Student absenteeism has recently entered the national spotlight with its emphasis in the Every Student Succeeds Act, and here in California with its inclusion in the School Dashboard. Yet many questions remain about who chronically absent students are and how they are concentrated within schools. In chapter 1 (of the edited book, Absent from School), the author uses data from the CORE districts—which serve nearly one million students in over 1,000 schools in California–to better understand differences across students and schools, comparing these measures to a broader set of school performance indicators. First, the author describes attendance at the student level and how it varies by student characteristics. Then, she shows how schools perform on this metric, by school type, by subgroup, and across time. Finally, she describes how schools’ performance on chronic absence metrics corresponds to other accountability metrics and the related implications for reporting school-level measures of chronic absenteeism.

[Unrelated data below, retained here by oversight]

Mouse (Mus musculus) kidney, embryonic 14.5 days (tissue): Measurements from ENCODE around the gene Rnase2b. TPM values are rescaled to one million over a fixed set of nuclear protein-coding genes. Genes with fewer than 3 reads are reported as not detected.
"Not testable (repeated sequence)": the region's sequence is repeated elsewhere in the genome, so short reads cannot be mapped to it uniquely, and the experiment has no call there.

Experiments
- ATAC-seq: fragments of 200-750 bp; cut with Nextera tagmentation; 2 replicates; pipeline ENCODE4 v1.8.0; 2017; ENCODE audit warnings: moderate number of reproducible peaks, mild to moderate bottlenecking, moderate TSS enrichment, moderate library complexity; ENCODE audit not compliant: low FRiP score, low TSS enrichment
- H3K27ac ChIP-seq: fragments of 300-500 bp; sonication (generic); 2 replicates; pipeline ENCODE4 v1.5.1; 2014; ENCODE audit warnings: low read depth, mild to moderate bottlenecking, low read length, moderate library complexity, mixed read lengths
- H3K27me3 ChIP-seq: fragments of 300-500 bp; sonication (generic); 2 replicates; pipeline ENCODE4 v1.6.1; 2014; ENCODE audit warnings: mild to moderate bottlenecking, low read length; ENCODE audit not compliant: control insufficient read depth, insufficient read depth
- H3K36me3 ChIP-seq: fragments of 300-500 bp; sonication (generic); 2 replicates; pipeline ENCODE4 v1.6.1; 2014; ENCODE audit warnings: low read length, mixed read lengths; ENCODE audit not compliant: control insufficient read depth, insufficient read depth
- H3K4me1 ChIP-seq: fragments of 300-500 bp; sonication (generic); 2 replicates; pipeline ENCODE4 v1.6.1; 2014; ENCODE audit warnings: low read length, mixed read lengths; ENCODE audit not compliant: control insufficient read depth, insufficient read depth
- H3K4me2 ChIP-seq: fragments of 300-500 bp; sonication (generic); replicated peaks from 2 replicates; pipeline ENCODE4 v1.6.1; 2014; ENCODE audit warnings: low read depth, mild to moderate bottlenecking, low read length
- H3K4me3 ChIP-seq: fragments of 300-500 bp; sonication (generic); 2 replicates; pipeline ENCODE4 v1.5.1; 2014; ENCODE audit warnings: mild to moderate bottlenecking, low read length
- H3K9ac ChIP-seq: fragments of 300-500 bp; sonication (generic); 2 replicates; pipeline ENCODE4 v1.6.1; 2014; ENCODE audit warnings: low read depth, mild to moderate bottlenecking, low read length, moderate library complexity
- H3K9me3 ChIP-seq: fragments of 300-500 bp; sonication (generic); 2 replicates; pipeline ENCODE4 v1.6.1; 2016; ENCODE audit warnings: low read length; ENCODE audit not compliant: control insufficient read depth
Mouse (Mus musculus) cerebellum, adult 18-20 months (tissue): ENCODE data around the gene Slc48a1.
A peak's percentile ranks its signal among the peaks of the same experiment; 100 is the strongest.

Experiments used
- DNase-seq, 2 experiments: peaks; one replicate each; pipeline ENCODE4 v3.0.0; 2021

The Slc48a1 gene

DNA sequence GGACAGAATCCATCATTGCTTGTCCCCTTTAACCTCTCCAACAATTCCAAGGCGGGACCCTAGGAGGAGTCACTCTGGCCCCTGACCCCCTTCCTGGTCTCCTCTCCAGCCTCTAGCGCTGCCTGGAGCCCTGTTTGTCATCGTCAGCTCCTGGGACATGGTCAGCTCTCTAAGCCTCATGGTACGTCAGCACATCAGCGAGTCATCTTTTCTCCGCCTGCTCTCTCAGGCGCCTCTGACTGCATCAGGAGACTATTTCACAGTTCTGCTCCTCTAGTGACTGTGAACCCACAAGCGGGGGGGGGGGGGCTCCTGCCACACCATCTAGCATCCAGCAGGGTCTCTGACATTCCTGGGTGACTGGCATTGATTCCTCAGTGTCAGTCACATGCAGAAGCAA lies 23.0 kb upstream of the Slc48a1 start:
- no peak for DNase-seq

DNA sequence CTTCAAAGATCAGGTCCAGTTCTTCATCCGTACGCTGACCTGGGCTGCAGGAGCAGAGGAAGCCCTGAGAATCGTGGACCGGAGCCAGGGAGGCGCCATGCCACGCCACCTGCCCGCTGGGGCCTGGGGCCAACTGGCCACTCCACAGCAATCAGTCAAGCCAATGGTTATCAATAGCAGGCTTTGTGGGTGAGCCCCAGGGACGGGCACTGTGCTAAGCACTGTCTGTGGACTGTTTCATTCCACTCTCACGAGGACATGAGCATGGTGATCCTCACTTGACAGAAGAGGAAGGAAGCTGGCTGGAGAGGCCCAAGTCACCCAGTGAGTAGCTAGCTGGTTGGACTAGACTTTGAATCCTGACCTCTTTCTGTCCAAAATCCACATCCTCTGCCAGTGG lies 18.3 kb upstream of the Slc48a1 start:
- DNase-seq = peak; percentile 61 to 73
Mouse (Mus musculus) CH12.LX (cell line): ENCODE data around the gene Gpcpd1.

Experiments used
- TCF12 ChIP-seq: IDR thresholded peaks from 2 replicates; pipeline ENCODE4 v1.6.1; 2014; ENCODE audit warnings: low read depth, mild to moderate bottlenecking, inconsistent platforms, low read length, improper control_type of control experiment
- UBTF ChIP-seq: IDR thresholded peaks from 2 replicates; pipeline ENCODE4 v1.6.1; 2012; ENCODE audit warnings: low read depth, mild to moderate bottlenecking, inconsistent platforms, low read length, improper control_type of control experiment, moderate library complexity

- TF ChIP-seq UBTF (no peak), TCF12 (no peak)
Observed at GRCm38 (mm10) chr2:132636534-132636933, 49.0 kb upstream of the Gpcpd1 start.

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  • Gauging the Revised California School Dashboard

    Morgan S. Polikoff. Policy Analysis for California Education. February 2019

    Late in 2018, the California Department of Education rolled out an updated version of the California School Dashboard. This revision altered the look and feel of the Dashboard and added new indicators based on newly available data. This brief updates a 2018 analysis of the Dashboard. First, I examine whether the state’s revisions are in line with the suggestions made in the 2018 report. I find that the state has made some improvements to the system, but that there is room for continued improvement.

  • The Governor’s Budget Proposal and Getting Down to Facts II: Evidence to Inform Policy

    Heather Hough, Jeannie Myung. Policy Analysis for California Education. February 2019